Contribution of Social Media in the Fight Against Misinformation on Coronavirus Pandemic
1.1 Background to the Study
The recent rash of coronavirus (COVID-19)-related material has turned into a high-stakes test of social media companies’ ability to combat disinformation. False advice on how to avoid getting the virus or what steps affected individuals should take to prevent it from spreading has the potential to spread additional illness and death from a pandemic that has already claimed thousands of lives across the globe. WHO(2020). It is, however, difficult to tell the difference between phony and false information. The words “fake information” and “false information” are sometimes used interchangeably. Fake news, on the other hand, is news that has been purposefully generated, while false information is faulty information that has been created either intentionally or accidentally (Addagarla, 2019). It has been noted that Facebook has dropped the phrase “fake news” in favor of “false news”1. Despite this, most academics are still divided on the distinction between “fake news” and “false news.”
On March 11, there were more than 19 million mentions of COVID-19 across social media, blogs, and online news sites globally, according to statistics from social media analytics tool Sprinklr (2020). On the same day, there were nearly 4 million mentions of US President Donald Trump. Although many of the COVID-19 references were likely from reliable sources, given the disease’s novelty and the fast-changing nature of associated news, it’s reasonable to conclude that a significant part was wrong or obsolete.
On most social media platforms, the present struggle against disinformation is mostly focused on so-called “bad actors” who purposefully propagate falsehoods and incorrect information, often for political advantage. For example, Facebook utilizes an automatic mechanism to send potentially erroneous information to third-party fact-checkers, who subsequently identify, assess, and grade the articles in order to restrict their spread. It’s a time-consuming and resource-intensive procedure, and doubts about its efficacy were raised before the coronavirus outbreak erupted on social media.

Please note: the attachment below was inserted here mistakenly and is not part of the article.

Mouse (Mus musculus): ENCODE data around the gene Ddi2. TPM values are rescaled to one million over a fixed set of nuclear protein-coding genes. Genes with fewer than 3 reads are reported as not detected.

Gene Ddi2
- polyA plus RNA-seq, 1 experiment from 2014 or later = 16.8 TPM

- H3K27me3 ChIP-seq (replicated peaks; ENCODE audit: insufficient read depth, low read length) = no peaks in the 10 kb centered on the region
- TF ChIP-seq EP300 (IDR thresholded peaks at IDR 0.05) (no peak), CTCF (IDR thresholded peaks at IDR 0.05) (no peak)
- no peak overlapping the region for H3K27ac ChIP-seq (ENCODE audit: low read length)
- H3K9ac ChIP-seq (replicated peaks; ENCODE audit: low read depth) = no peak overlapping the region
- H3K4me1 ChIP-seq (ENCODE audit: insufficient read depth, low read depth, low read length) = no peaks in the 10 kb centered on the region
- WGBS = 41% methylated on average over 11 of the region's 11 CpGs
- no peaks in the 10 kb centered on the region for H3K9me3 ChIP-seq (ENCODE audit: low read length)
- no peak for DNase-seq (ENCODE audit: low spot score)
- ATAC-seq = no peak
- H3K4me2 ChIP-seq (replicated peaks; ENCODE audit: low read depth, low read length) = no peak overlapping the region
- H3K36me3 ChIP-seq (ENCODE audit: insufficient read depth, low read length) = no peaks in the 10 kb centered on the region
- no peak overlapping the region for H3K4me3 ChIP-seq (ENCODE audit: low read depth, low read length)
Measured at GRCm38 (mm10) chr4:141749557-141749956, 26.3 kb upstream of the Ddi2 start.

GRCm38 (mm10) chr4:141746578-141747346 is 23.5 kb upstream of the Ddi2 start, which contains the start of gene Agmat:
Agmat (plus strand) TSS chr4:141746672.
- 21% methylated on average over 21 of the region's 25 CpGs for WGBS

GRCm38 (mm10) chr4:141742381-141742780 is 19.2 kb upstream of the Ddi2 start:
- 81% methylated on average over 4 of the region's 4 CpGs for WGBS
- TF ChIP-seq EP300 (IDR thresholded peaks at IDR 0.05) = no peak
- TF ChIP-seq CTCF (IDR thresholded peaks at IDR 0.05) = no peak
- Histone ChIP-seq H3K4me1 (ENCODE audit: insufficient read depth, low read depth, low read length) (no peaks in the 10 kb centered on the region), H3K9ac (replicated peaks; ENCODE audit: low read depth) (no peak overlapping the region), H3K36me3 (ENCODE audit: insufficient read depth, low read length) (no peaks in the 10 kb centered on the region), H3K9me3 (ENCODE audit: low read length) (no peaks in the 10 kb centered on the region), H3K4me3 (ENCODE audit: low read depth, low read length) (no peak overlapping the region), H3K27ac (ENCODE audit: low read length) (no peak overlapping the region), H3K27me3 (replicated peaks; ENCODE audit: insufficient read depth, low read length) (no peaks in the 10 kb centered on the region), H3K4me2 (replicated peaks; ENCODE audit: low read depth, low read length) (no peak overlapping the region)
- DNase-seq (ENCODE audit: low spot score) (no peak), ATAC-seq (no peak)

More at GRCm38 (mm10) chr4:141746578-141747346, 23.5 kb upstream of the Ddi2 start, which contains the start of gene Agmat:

Schultze (2009) defined social media as a set of tools and online space that may be used to assist individuals and businesses meet their information and communication requirements more quickly.
Twitter and Facebook were also among the first places where correct COVID-19 information could be found. However, since ordinary people, celebrities, politicians, and others use social media to discuss their coronavirus experiences, voice complaints, and just pass the time while self-isolating, vital health and safety information is quickly lost. Many users may be well-intentioned yet inexperienced, and they may unwittingly transmit false information.
As a consequence, social media sites have taken extraordinary efforts to combat disinformation about the coronavirus. Facebook has supplied the World Health Organization (WHO) with as many free advertising as they need, as well as blocking ads from companies that may be taking advantage of the situation by saying that their goods can, for example, treat the virus. In addition, more fact-checking has been implemented, as well as a pop-up that leads people searching for coronavirus to the WHO’s website or a local health authority. Users may also go to local health authority websites, such as the Centers for Disease Control and Prevention (CDC) in the United States.
The main social media sites, including Facebook, LinkedIn, Reddit, Twitter, and YouTube, as well as Google and Microsoft, released an unified statement declaring their collaboration to combat COVID-19-related disinformation. We’re keeping millions of people connected while simultaneously fighting fraud and spreading disinformation about the virus, elevating authoritative material on our platforms, and delivering crucial updates in collaboration with government healthcare agencies throughout the globe.